Maya Bon, the singer-songwriter behind Hudson, New York’s Babehoven, views light as one of life’s few fundamental truths. In times of pain, we often look to simple things we can rely on, and light is as reliable as they come. Babehoven’s first full-length album Light Moving Time (out Oct 28, 2022 on Double Double Whammy) revolves around Bon’s view of life as a confusing, jarring, and kaleidoscopic experience filled with contradictions, loss, and change, so it’s no wonder Bon often looks to light — not so much for specific answers, but as a pillar of continuity and a marker of time.
Bon has built a solid partnership with her musical collaborator and producer Ryan Albert over the last few years, releasing several EPs together since 2018. Their work displays Bon’s emotionally incisive approach to songwriting that draws just as much power from abstract poetry that asks big questions as specific, personal vignettes. Similarly, Light Moving Time rests on lyrics that zoom in and out, inviting listeners to bring their own experiences to these songs when her writing is more cryptic, and stew in the moments when Bon presents her entire heart on a platter.
The band’s debut album is emblematic of Babehoven’s wide range of dynamics, and each of those sounds are taken further throughout the album. Alternating seamlessly across styles, “Circles” and “Philadelphia” have the wispy ambient calm of a Liz Harris track, “I’m On Your Team” falls somewhere between a flowy country song and an ‘80s power ballad, “Marion” contains the plucky indie-folk warmth of Hovvdy, and “Stand It” and “Pockets” are coated with My Bloody Valentine’s wobbly shoegaze. But in contrast with the band’s prior releases, these tracks utilize Bon’s voice with greater emotional impact than ever before.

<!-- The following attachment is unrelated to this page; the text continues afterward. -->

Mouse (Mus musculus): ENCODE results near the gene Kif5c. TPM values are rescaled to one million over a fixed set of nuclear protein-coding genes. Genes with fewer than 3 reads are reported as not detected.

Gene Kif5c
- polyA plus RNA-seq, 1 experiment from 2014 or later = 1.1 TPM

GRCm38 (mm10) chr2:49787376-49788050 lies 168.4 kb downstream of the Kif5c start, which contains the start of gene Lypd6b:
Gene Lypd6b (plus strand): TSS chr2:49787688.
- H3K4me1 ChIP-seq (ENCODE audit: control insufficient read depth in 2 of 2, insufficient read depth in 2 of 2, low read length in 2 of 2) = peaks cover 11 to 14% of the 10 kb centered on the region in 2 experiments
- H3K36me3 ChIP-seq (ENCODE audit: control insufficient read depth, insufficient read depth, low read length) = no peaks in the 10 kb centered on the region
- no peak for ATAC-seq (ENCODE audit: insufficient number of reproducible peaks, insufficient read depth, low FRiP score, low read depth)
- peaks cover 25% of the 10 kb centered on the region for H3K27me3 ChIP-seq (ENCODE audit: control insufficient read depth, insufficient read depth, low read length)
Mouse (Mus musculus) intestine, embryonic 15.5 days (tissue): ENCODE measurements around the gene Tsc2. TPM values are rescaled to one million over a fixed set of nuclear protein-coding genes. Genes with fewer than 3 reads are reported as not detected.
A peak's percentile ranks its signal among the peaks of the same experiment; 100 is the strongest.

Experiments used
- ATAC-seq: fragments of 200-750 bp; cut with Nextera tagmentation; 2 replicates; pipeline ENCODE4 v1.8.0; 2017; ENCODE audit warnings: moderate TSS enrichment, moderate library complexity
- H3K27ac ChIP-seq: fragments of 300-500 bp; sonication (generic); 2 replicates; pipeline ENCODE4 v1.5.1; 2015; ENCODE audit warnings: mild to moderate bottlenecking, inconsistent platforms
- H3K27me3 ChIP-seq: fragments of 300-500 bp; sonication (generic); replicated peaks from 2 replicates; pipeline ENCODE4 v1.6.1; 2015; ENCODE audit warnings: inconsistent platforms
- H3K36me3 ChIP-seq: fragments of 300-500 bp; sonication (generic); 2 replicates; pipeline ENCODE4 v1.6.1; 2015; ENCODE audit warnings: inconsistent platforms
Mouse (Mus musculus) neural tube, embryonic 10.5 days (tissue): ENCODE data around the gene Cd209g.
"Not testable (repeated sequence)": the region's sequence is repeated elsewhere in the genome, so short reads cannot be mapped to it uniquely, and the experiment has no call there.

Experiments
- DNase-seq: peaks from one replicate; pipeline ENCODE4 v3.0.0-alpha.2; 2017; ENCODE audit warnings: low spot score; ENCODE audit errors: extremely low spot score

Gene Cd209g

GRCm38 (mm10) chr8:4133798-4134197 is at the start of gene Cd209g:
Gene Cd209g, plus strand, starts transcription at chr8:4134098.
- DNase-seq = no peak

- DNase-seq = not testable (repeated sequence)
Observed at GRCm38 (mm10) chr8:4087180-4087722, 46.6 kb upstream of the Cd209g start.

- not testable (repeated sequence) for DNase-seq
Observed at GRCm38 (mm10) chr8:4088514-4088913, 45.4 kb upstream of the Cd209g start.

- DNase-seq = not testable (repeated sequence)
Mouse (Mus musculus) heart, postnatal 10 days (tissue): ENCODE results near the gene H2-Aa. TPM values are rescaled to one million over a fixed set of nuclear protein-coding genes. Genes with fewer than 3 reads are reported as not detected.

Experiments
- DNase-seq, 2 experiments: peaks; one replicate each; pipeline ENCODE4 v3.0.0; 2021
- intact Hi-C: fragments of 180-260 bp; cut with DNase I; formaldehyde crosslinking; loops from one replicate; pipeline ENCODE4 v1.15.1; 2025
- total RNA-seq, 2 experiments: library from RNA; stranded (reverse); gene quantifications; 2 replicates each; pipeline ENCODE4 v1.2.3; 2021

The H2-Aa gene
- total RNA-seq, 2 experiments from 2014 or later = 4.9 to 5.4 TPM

Light Moving Time encompasses tributes to loved ones and the power of community, experiences of trauma, and explorations of changing relationships, with self-reflections scattered throughout. The album is less about how to deal with pain and more about how we all experience life as a simultaneously cruel, beautiful, and illogical beast — full of complex emotions and a perpetual sense of subjectivity that leaves us unsure of what’s real. But across Light Moving Time, Bon remains reassured by the fact that all of us are in this soup together, capable of generosity and a level of connection that’s impossible to articulate with words.